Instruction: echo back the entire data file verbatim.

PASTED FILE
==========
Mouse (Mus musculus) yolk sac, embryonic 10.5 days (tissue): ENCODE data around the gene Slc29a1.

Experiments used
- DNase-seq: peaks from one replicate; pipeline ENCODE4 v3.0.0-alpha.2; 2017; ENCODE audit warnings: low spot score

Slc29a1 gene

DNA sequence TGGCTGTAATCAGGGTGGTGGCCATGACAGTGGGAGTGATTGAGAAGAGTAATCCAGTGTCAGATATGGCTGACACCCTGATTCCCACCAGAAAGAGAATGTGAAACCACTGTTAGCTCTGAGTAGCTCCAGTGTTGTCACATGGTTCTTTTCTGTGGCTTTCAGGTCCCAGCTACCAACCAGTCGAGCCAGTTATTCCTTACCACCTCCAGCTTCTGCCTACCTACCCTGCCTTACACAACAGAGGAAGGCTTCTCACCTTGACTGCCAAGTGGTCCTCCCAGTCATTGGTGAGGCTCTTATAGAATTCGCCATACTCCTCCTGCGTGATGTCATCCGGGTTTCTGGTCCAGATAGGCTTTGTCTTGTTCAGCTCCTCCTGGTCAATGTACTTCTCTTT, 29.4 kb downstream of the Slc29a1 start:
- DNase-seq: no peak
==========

Mouse (Mus musculus) yolk sac, embryonic 10.5 days (tissue): ENCODE data around the gene Slc29a1.

Experiments used
- DNase-seq: peaks from one replicate; pipeline ENCODE4 v3.0.0-alpha.2; 2017; ENCODE audit warnings: low spot score

Slc29a1 gene

DNA sequence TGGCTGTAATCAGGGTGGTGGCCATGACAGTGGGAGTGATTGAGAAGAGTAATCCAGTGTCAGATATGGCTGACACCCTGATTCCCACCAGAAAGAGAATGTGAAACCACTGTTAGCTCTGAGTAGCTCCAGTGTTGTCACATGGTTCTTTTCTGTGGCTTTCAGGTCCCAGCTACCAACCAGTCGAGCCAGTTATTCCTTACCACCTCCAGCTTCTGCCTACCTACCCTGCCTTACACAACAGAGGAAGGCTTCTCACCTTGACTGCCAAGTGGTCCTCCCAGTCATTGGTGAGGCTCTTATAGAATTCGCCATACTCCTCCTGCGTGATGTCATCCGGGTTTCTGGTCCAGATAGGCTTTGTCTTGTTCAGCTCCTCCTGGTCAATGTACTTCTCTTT, 29.4 kb downstream of the Slc29a1 start:
- DNase-seq: no peak